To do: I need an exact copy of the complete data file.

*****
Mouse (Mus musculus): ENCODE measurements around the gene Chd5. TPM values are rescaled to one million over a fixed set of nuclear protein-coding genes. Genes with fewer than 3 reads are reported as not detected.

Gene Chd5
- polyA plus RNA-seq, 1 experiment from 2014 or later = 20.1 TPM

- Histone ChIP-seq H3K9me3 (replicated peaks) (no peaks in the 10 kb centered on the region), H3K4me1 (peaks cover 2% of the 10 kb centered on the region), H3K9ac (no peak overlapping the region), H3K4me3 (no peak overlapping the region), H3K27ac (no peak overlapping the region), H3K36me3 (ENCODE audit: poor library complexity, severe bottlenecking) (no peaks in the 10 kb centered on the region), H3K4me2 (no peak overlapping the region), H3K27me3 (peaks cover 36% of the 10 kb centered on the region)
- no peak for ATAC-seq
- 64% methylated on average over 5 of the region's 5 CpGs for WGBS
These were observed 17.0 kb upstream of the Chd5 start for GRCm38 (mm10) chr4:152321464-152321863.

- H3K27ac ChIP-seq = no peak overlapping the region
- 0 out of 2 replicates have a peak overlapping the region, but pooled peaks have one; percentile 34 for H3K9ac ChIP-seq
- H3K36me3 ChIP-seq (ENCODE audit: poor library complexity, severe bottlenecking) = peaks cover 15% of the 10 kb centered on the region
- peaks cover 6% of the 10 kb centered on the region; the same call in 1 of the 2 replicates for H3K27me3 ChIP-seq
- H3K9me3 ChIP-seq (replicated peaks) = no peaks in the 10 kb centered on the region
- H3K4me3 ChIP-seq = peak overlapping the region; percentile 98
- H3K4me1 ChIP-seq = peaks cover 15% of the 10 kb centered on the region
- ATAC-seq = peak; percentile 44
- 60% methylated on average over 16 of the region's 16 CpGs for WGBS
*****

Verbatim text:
Mouse (Mus musculus): ENCODE measurements around the gene Chd5. TPM values are rescaled to one million over a fixed set of nuclear protein-coding genes. Genes with fewer than 3 reads are reported as not detected.

Gene Chd5
- polyA plus RNA-seq, 1 experiment from 2014 or later = 20.1 TPM

- Histone ChIP-seq H3K9me3 (replicated peaks) (no peaks in the 10 kb centered on the region), H3K4me1 (peaks cover 2% of the 10 kb centered on the region), H3K9ac (no peak overlapping the region), H3K4me3 (no peak overlapping the region), H3K27ac (no peak overlapping the region), H3K36me3 (ENCODE audit: poor library complexity, severe bottlenecking) (no peaks in the 10 kb centered on the region), H3K4me2 (no peak overlapping the region), H3K27me3 (peaks cover 36% of the 10 kb centered on the region)
- no peak for ATAC-seq
- 64% methylated on average over 5 of the region's 5 CpGs for WGBS
These were observed 17.0 kb upstream of the Chd5 start for GRCm38 (mm10) chr4:152321464-152321863.

- H3K27ac ChIP-seq = no peak overlapping the region
- 0 out of 2 replicates have a peak overlapping the region, but pooled peaks have one; percentile 34 for H3K9ac ChIP-seq
- H3K36me3 ChIP-seq (ENCODE audit: poor library complexity, severe bottlenecking) = peaks cover 15% of the 10 kb centered on the region
- peaks cover 6% of the 10 kb centered on the region; the same call in 1 of the 2 replicates for H3K27me3 ChIP-seq
- H3K9me3 ChIP-seq (replicated peaks) = no peaks in the 10 kb centered on the region
- H3K4me3 ChIP-seq = peak overlapping the region; percentile 98
- H3K4me1 ChIP-seq = peaks cover 15% of the 10 kb centered on the region
- ATAC-seq = peak; percentile 44
- 60% methylated on average over 16 of the region's 16 CpGs for WGBS